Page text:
Nearly a month went by without any new posts, despite my recent statements about blogging in earnest. I found that teaching writing classes not only involved lots of time grading papers but also focused my interest on writing. I'm actually writing a lot in various journals and notebooks, but was not focusing in the short run on material I wanted to post here. Finally, in the month of July, I managed to resume my average of one post per day for the month. I plan to surpass that volume from here on out. What I post here, combined with my daily writing in journals, is mostly fine-tuning what I hope to publish in a memoir about my experiences in education as student, parent, teacher, supporter and critic.
Meanwhile, I am still available for guiding local nature hikes. Contact me at email@example.com to inquire about rates and parameters of time, distance, and personal needs regarding matters of health and fitness.
I have been teaching since 1965 and have recently joined the English Department as an Associate Faculty member at Feather River College. Recently taught Nature Literature in America and am currently teaching Interpersonal Communication and Basic Reading and Writing.
This has been a very satisfying day. Just the right blend of work and play so I could hardly tell them apart. The above image is of California Black Oak, the namesake of this blog. The open acorn cap reminded me of why I chose this tree for my blog name. Today, in my wanderings, mostly looking for Oak Treehoppers, I saw various oaks hosting mosses, lichens, mistletoe, treehoppers, grasshoppers, ants, Red-shafted Flickers, Steller's Jays, and Brewer's Blackbirds. The open acorn cap reminded me of the fallen or eaten acorn that is either starting a new tree or providing nourishment for some herbivore. And, incidentally, that cap can be used to make one of the loudest whistles you'll ever hear.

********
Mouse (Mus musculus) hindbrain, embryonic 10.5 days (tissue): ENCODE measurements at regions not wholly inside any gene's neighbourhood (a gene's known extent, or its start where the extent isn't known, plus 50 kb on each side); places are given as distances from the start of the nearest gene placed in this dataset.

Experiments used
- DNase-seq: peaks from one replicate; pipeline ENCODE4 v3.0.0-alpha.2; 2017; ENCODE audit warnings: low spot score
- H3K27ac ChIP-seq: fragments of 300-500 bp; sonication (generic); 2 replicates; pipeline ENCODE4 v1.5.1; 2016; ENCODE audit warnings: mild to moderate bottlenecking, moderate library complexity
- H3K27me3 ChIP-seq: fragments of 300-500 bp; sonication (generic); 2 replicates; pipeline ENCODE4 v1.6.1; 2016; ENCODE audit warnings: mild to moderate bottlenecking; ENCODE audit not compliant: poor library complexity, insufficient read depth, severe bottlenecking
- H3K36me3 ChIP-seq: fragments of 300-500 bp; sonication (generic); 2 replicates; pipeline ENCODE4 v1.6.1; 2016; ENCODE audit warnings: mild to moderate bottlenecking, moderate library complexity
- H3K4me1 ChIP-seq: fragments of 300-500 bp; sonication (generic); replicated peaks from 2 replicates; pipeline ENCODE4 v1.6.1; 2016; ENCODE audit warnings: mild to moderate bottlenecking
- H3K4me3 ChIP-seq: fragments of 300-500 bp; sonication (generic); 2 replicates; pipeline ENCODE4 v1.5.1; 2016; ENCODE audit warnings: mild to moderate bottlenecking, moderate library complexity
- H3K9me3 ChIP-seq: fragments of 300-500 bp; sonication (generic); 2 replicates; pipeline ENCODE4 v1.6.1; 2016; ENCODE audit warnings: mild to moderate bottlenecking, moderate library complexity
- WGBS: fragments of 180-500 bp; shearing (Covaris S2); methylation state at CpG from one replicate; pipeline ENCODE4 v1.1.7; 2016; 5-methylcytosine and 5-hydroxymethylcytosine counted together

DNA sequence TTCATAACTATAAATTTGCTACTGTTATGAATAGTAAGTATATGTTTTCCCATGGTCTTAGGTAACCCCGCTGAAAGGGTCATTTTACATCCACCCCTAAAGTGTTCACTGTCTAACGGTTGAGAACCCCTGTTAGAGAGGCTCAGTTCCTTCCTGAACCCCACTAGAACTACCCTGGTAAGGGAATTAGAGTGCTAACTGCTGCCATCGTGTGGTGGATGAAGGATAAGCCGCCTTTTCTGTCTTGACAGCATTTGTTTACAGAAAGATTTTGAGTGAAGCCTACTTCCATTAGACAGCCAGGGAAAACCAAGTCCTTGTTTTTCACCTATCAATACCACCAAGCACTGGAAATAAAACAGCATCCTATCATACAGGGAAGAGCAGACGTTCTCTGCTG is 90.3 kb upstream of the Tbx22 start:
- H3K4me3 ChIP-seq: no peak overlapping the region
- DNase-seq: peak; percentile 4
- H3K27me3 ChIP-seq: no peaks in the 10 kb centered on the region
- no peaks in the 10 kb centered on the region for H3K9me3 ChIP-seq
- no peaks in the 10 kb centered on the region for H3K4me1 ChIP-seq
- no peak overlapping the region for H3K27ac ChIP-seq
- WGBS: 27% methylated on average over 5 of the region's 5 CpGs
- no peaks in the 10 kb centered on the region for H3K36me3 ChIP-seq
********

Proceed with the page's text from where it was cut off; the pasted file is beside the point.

The fall colors at Dellinger's Pond are getting to be beautiful. Not so many reds, blues, and pinks as in spring and summer, but the range of earth colors is amazing. Click on this image and you'll see that the Cat-o-nine-tails are bursting with seed.
Most of the California Thistles have gone to seed, but some are growing in just the right conditions to keep on blooming as long as possible.
I love this image of a yellow jacket on Tansy. Click on it for more detail.
Another example of the range of earth colors at the pond.
The late afternoon sun accentuated the difference in color of the two sides of the willow leaves.